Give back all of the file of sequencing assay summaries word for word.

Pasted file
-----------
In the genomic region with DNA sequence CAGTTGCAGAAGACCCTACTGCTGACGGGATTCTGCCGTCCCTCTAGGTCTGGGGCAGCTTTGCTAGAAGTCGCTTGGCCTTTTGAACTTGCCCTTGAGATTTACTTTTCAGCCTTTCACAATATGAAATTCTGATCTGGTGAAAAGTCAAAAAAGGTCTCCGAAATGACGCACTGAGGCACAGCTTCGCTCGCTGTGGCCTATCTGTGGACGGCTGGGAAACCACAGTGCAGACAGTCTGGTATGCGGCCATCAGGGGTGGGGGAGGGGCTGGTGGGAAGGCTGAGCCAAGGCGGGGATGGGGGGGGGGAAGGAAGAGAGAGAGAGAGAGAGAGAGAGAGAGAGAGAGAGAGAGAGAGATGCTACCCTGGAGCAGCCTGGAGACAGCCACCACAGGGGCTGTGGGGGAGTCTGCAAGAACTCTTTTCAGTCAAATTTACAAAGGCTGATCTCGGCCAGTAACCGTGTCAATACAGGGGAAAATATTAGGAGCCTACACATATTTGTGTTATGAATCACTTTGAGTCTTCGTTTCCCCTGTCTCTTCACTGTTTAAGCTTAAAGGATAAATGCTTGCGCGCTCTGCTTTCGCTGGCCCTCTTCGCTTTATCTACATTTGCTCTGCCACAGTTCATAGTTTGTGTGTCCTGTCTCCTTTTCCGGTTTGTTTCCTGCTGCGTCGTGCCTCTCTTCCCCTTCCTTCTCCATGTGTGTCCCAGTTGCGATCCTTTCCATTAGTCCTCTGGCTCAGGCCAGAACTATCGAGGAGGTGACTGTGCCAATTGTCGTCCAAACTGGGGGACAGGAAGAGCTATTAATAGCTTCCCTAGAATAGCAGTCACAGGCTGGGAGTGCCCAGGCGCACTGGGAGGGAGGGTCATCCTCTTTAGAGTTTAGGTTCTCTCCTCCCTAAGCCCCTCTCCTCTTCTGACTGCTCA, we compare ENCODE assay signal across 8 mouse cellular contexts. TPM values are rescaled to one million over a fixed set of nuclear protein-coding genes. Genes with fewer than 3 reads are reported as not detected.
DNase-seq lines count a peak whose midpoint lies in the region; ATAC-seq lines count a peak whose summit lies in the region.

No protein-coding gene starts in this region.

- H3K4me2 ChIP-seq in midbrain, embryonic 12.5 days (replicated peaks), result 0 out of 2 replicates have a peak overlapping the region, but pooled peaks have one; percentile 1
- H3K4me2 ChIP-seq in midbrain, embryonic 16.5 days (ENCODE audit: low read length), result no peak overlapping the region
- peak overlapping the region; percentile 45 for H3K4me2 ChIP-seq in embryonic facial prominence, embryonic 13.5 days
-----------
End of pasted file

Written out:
In the genomic region with DNA sequence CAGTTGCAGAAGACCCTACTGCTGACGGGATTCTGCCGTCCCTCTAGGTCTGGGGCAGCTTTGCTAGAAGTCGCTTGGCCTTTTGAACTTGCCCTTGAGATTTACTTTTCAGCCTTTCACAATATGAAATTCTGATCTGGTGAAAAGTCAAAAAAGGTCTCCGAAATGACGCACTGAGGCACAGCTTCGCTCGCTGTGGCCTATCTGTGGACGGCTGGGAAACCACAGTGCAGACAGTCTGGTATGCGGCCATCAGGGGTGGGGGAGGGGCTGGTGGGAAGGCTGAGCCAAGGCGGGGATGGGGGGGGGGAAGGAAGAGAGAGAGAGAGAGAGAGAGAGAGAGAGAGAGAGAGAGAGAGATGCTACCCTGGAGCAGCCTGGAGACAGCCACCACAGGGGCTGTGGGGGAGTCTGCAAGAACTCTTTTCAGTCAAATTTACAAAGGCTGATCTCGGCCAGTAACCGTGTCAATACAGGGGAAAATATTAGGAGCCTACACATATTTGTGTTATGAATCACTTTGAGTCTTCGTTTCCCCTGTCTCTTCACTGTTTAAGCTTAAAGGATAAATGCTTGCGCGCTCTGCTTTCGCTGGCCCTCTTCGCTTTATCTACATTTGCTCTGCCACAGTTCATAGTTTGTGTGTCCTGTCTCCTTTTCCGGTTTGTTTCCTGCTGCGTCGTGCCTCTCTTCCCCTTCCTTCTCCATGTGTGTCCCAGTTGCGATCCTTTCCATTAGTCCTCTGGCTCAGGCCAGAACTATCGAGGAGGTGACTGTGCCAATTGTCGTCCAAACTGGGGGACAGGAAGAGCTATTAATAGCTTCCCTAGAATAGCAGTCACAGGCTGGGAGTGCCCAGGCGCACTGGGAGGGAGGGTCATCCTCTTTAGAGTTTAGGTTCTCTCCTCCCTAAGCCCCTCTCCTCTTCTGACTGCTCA, we compare ENCODE assay signal across 8 mouse cellular contexts. TPM values are rescaled to one million over a fixed set of nuclear protein-coding genes. Genes with fewer than 3 reads are reported as not detected.
DNase-seq lines count a peak whose midpoint lies in the region; ATAC-seq lines count a peak whose summit lies in the region.

No protein-coding gene starts in this region.

- H3K4me2 ChIP-seq in midbrain, embryonic 12.5 days (replicated peaks), result 0 out of 2 replicates have a peak overlapping the region, but pooled peaks have one; percentile 1
- H3K4me2 ChIP-seq in midbrain, embryonic 16.5 days (ENCODE audit: low read length), result no peak overlapping the region
- peak overlapping the region; percentile 45 for H3K4me2 ChIP-seq in embryonic facial prominence, embryonic 13.5 days